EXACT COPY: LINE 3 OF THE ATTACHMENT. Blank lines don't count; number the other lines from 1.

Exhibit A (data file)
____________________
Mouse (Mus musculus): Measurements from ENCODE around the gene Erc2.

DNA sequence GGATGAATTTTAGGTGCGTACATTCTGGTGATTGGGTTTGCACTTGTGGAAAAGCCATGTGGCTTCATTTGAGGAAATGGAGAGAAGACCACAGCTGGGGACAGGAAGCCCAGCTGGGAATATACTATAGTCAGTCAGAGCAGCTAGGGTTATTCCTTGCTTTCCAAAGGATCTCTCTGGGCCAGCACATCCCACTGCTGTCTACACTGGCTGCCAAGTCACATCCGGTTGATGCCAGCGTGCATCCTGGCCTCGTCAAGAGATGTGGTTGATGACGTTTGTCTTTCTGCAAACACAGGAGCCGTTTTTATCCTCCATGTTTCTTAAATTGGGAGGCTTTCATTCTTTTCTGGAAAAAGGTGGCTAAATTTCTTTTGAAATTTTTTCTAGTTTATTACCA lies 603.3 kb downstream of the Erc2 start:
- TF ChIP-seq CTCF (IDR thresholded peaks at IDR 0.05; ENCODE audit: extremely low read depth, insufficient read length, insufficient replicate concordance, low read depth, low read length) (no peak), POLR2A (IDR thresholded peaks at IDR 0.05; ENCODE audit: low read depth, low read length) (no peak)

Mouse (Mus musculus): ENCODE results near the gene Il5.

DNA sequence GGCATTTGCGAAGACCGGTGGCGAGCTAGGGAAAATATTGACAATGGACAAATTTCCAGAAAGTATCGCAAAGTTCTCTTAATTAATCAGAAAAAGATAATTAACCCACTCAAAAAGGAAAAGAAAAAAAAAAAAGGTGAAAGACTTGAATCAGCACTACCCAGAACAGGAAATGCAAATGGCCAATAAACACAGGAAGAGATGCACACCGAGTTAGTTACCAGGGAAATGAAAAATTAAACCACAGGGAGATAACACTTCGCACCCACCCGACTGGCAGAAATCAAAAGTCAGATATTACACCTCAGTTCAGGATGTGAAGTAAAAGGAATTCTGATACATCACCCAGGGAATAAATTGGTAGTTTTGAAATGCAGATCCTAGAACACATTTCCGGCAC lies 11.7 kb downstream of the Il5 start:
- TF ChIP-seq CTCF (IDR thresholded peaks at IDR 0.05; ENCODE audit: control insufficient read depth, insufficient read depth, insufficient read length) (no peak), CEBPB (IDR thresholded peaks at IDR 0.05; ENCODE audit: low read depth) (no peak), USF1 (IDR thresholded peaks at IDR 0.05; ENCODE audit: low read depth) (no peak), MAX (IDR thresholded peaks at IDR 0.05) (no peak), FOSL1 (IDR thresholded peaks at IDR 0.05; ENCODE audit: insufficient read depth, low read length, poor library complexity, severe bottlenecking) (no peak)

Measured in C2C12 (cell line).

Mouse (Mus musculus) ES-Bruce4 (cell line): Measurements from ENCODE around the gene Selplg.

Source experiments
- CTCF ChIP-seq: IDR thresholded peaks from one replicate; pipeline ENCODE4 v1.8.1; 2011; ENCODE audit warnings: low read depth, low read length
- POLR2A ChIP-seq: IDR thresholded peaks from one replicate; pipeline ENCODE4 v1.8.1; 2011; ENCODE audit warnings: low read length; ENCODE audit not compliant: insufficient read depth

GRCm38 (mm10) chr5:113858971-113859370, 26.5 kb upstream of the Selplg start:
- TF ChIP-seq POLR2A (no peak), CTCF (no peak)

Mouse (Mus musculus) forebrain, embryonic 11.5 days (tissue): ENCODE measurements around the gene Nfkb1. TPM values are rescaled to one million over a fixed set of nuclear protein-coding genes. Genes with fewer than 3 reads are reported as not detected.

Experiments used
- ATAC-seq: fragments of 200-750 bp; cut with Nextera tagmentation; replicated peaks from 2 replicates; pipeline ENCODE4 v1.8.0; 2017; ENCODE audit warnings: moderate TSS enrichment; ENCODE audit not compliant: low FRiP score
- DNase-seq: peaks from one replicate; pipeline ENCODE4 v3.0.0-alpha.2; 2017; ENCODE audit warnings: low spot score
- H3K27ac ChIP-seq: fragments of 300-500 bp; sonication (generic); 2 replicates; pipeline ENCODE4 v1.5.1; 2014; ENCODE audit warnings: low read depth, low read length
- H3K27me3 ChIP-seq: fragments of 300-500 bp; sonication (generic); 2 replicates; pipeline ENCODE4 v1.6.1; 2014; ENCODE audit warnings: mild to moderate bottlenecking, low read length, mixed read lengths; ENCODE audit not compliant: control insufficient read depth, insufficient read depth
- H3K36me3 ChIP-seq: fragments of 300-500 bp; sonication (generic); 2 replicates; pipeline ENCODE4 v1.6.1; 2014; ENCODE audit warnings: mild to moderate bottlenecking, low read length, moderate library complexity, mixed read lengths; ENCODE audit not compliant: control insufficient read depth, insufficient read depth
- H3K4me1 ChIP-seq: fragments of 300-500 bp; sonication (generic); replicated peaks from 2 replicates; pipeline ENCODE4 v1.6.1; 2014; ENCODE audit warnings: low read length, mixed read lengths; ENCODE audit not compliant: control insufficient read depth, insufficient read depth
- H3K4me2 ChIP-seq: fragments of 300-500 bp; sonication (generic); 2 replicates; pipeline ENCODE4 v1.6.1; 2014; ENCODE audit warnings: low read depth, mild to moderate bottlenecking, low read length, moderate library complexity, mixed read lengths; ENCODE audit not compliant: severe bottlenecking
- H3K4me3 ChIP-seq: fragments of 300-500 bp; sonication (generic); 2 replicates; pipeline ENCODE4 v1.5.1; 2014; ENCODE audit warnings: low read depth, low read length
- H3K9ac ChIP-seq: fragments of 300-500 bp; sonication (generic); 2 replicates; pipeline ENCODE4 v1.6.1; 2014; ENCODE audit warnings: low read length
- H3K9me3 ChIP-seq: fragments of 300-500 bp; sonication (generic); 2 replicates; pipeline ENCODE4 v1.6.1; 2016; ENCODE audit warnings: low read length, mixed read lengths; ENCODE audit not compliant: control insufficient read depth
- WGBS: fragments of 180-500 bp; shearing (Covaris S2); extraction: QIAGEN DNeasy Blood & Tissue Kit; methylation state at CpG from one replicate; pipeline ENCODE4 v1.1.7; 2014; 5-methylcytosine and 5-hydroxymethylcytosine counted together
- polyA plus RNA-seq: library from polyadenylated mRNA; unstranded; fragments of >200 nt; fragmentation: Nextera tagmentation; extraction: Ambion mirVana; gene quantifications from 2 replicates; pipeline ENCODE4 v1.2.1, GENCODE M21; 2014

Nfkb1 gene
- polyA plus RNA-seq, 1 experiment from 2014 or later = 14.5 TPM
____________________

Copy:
- TF ChIP-seq CTCF (IDR thresholded peaks at IDR 0.05; ENCODE audit: extremely low read depth, insufficient read length, insufficient replicate concordance, low read depth, low read length) (no peak), POLR2A (IDR thresholded peaks at IDR 0.05; ENCODE audit: low read depth, low read length) (no peak)